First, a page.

TAMPA — Hillsborough Circuit Judge Liz Rice barely remembers a courtroom exchange from last summer that now looms large in the effort to unseat her.
A lawyer says Rice refused to reschedule an upcoming trial that conflicted with his wife's due date. The judge, a mother of two, is fairly certain that she showed more sensitivity toward the lawyer's situation.
Barry Cohen wasn't there and has never argued a case before Rice, but the fellow lawyer's story incensed him. He can't stand it when judges act superior.
So what did Cohen do?
He opened his checkbook and threw the considerable weight of his support behind Rice's opponent.
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Some of the gripes surfacing against Rice in her re-election campaign sound like middle school gossip: She makes weird faces. She rolls her eyes. She has bad hair.
Her critics sniff that she is an elitist borne of silk-stocking firms. They find her unreasonable. They don't like her tone, her rules or how she treats people. How she treats them.
"She talks to all of the lawyers like children," said Joe Registrato, a divorce lawyer who has handled cases in the family law division where Rice currently presides. "Most of us have been doing this a lot longer than she has."
Others lawyers disagree with that characterization. They describe Rice as fair and respectful.
"I never saw her be particularly rude or anything like that to another attorney," said Darrell Kropog Jr., a former assistant public defender who spent more than a year in Rice's misdemeanor court. "We were all treated the same.
"I think she treated defendants very well," he added.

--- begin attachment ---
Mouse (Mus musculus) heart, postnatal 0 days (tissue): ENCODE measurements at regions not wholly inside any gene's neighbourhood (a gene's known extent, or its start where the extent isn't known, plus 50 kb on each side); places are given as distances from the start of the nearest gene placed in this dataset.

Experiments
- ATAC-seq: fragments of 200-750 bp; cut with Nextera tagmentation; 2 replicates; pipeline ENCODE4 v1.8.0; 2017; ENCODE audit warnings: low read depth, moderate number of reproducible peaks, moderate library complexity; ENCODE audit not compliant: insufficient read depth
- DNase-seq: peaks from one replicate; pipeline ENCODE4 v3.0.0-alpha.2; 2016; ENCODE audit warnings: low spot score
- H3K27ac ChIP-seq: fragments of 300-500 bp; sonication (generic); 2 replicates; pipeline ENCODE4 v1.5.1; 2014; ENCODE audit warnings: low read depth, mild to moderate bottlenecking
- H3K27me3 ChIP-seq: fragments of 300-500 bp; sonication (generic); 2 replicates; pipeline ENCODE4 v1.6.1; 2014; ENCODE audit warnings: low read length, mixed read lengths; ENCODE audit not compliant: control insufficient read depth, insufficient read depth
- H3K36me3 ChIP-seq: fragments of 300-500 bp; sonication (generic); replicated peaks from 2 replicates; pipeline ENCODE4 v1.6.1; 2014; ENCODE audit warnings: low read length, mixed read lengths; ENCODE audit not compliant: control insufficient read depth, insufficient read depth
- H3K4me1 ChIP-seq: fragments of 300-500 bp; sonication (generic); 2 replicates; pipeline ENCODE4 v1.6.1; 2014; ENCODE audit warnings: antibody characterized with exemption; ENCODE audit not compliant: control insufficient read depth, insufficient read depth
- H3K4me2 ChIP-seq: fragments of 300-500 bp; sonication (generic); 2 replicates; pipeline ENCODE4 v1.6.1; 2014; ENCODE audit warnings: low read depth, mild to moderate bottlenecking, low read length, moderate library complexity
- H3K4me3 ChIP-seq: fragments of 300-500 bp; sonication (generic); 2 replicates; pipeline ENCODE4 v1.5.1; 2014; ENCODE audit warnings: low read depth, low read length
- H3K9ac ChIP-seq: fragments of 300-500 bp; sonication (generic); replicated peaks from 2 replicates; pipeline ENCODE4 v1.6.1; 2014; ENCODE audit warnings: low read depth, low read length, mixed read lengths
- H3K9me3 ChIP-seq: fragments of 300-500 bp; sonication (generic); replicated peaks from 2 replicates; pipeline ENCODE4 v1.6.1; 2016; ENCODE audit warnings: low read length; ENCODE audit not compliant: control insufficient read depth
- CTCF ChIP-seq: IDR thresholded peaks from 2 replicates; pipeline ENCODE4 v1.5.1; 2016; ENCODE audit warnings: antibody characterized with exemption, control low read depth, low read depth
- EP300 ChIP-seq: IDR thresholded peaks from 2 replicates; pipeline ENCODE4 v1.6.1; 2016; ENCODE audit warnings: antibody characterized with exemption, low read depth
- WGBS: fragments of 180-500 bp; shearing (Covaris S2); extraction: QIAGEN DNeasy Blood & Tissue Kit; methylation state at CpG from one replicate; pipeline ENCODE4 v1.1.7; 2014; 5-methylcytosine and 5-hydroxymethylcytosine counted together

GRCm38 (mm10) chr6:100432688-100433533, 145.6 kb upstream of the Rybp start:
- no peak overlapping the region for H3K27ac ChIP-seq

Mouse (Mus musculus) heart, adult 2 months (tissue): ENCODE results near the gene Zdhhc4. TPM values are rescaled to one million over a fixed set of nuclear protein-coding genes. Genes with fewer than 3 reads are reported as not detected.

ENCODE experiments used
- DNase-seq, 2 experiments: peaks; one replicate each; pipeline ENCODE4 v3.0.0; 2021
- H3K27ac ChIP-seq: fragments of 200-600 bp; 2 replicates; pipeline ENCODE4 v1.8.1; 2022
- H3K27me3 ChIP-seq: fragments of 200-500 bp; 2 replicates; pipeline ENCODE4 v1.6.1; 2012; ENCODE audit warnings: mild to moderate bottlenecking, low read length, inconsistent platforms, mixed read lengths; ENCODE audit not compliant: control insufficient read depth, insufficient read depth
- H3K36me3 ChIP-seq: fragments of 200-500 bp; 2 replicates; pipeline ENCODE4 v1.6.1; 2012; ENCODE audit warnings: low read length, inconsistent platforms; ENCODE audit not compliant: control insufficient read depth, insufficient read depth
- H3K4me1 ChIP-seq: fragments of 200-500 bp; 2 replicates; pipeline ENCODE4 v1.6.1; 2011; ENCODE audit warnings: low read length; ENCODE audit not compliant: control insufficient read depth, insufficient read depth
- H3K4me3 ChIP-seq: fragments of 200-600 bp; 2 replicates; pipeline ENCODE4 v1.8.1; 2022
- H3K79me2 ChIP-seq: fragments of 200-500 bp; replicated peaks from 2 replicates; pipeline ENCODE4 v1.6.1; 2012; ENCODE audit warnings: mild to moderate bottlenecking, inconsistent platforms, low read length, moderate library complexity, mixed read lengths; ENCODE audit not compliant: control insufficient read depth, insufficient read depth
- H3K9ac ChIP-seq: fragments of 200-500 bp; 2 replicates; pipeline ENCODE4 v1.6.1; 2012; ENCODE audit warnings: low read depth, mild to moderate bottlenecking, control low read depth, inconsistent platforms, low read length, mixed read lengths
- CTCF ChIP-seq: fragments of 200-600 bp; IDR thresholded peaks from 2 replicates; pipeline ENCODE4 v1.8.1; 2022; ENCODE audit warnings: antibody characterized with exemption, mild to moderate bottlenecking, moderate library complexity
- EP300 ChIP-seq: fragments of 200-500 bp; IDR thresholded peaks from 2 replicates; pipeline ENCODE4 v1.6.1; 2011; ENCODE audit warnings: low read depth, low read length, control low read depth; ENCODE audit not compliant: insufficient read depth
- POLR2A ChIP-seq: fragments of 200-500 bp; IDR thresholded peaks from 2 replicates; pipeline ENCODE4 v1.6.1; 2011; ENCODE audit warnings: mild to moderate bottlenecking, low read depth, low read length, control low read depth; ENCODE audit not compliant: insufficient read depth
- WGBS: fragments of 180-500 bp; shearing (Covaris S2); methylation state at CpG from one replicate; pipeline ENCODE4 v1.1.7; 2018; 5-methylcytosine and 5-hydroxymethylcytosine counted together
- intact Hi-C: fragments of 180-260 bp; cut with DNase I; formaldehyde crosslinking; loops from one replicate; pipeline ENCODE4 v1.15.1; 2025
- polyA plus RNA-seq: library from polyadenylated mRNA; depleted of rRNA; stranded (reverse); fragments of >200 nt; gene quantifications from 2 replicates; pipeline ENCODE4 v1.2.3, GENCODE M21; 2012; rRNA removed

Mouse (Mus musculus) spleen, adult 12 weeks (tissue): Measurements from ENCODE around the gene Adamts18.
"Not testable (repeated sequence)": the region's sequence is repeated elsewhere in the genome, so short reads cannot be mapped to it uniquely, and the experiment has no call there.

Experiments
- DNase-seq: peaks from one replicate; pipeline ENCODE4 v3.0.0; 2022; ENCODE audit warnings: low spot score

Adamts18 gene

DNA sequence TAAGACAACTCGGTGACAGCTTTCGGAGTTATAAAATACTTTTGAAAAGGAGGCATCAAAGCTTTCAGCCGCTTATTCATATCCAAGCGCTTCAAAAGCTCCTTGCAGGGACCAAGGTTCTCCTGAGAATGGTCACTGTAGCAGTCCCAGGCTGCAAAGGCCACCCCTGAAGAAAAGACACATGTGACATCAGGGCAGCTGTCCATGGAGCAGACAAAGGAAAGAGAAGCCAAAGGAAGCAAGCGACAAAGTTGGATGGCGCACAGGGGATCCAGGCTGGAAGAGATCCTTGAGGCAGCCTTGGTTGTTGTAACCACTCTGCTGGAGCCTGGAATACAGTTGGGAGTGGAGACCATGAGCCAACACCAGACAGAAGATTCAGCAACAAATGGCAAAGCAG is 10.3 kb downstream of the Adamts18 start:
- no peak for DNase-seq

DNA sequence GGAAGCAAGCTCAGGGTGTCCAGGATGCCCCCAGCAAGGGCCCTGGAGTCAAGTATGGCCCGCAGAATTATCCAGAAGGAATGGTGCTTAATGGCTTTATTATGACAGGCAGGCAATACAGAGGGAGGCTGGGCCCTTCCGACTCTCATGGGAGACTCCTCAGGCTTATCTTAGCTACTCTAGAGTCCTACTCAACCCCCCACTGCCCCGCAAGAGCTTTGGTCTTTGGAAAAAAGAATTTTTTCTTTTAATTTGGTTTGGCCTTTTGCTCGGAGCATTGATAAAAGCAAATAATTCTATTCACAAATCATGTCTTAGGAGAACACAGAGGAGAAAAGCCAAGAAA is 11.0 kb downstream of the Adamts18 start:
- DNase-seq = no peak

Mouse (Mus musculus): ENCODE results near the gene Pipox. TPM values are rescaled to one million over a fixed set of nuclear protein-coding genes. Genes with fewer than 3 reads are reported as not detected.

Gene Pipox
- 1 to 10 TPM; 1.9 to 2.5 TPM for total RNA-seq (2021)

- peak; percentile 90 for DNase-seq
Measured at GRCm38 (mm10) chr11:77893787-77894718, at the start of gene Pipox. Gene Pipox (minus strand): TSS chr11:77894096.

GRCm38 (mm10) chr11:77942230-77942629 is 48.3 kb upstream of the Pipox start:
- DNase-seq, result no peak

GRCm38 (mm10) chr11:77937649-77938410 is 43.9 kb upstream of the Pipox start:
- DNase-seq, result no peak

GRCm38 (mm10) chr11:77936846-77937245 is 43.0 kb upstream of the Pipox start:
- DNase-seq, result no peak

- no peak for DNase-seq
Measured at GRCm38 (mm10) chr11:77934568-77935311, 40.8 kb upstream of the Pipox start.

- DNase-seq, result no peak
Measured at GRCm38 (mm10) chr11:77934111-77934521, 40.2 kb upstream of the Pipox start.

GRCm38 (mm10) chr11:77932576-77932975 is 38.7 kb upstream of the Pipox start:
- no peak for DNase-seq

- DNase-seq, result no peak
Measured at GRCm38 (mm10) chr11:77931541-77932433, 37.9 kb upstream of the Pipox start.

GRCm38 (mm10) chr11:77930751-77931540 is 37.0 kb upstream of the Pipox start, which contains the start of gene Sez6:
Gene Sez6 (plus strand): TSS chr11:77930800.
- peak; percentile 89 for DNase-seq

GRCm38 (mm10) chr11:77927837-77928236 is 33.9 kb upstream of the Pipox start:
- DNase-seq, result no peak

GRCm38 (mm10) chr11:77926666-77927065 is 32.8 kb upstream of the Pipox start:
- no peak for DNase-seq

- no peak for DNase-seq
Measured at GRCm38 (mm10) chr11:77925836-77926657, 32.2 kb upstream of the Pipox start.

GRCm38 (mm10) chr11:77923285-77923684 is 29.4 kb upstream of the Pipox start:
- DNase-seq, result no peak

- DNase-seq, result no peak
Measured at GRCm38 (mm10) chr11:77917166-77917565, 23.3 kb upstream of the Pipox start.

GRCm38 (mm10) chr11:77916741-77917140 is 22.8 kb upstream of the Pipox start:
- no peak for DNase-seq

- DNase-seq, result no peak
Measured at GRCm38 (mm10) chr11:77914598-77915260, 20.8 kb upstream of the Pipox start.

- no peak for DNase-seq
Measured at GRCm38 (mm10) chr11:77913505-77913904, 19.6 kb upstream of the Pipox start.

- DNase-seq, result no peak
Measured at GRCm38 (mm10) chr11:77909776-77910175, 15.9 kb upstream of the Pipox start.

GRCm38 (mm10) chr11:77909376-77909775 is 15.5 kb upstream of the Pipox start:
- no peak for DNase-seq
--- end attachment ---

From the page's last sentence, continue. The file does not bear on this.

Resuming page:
That such a debate is taking place at all leaves Rice baffled. Until lawyer Zilia Vasquez filed to run against her in April, the judge thought she was doing a good job.
"I felt like Wonder Woman with the golden bracelets, trying to combat all the stuff people are saying," Rice said. "It's blindsided me. Completely."
Rice, 46, doesn't mind the election process. That is, after all, how she first secured a spot on the bench, having won an open county seat in 2004.
Yet she and County Judge Dick Greco Jr. are the only two jurists who drew opposition this election season in a county where sitting judges rarely do.
She has no pattern of overturned decisions and has not been disciplined by the body that governs judges. Few question her work ethic, and there was no public outcry about her temperament when Gov. Charlie Crist promoted her to the circuit bench last year.
Vasquez, 45, is a first-time candidate who handles criminal defense, family law and immigration cases in a solo firm. She said she has no personal issues with Rice or her rulings; the only time Vasquez has appeared before her was to cover someone else's case.
She said she chose to run against Rice for a "multitude of reasons."
"I am much more qualified," she said, "and I'm going to do a better job on the bench if I win."
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Rice resides in South Tampa and has a healthy bank account. She enjoys the benefits of her husband's membership at the Tampa Yacht and Country Club.
"Elitist?" she asked. "Are you kidding me?"
She and her lawyer husband, whom she met as a preteen in Dade City, live in the same house they bought 20 years ago. She drove a 13-year-old Toyota Avalon until splurging on a Lexus this spring.
She mows her own lawn and wears 6-year-old suits. She paid her way through college and law school at the University of Florida.
"I just worked really, really hard to get here," she said.
She admits to being both formal and a stickler for the rules, maybe too much so when she first joined the bench.
"I've made it my goal to try to know more about the law, more about the rules, because I don't want to be taken advantage of as a judge," she said.
To the daughter of an Air Force father and the product of big firms that handled commercial law and bankruptcy cases, rules are what she knows. Rules even the playing field.
"The rules are a great neutralizing factor," she said. "You can do well in my court if you know the rules and abide by them."
If anything, this campaign has taught her to try to be more aware of how others might interpret what she does and how she does it. Like back when she was a lawyer and a judge chewed her out for rolling her eyes during a hearing.
She didn't even realize she had.
Colleen Jenkins can be reached at firstname.lastname@example.org or (813) 226-3337.